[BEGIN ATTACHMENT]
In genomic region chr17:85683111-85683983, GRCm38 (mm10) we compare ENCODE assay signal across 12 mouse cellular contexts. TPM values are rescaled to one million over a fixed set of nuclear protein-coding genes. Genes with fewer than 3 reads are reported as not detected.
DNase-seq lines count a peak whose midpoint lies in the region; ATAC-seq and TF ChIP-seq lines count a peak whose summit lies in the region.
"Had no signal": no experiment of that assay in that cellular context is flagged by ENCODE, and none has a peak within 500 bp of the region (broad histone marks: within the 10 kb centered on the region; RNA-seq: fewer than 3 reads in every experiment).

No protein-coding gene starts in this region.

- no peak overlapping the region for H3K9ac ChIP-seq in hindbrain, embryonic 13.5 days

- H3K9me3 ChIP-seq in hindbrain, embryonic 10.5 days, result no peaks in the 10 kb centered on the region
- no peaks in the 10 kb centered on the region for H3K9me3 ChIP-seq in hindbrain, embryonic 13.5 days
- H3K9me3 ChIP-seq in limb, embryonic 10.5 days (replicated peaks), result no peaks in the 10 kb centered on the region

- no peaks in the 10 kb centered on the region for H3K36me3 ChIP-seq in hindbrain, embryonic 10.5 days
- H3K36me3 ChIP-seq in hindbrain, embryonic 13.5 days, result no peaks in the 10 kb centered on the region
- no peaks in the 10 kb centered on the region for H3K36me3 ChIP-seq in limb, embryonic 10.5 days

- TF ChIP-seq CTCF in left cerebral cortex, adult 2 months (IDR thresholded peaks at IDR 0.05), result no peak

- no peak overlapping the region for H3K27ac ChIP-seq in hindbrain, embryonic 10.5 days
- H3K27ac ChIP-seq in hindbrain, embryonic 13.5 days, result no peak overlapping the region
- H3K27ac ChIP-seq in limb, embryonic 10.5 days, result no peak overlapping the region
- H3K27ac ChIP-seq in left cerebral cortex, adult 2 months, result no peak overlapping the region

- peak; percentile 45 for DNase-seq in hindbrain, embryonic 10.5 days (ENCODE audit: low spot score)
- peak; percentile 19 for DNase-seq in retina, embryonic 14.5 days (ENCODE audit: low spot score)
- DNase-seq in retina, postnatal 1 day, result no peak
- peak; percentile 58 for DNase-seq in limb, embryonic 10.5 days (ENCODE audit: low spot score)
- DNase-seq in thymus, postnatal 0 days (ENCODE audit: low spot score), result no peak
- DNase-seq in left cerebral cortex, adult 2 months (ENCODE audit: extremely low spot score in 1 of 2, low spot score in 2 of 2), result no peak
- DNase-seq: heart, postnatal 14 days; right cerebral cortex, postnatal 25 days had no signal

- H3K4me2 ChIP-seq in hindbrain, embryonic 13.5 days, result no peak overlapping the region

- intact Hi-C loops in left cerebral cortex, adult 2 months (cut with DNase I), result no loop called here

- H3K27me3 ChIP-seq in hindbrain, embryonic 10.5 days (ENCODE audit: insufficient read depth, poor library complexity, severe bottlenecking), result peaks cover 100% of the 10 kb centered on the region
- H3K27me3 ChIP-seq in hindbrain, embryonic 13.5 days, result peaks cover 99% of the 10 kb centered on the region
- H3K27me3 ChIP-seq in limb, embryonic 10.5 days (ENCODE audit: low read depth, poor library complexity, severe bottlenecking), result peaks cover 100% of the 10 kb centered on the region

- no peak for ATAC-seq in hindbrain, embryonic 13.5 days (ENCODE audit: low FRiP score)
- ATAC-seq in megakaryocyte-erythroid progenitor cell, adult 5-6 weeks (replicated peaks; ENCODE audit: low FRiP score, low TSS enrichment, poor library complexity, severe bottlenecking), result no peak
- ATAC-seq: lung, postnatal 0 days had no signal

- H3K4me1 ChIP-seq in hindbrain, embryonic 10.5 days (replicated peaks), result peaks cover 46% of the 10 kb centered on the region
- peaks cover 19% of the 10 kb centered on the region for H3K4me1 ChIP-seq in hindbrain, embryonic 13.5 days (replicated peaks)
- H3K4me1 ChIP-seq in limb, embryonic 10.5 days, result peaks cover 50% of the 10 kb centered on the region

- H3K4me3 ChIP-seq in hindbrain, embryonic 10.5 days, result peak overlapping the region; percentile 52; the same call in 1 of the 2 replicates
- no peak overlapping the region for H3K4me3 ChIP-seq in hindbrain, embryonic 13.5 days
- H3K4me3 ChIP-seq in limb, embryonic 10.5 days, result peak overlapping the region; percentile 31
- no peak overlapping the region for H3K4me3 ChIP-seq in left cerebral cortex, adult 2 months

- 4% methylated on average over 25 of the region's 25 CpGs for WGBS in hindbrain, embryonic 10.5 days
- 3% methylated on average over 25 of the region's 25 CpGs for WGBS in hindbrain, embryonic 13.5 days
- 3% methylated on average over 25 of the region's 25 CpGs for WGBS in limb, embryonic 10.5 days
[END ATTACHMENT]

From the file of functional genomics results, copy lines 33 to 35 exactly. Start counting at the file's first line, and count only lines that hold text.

- peaks cover 19% of the 10 kb centered on the region for H3K4me1 ChIP-seq in hindbrain, embryonic 13.5 days (replicated peaks)
- H3K4me1 ChIP-seq in limb, embryonic 10.5 days, result peaks cover 50% of the 10 kb centered on the region

- H3K4me3 ChIP-seq in hindbrain, embryonic 10.5 days, result peak overlapping the region; percentile 52; the same call in 1 of the 2 replicates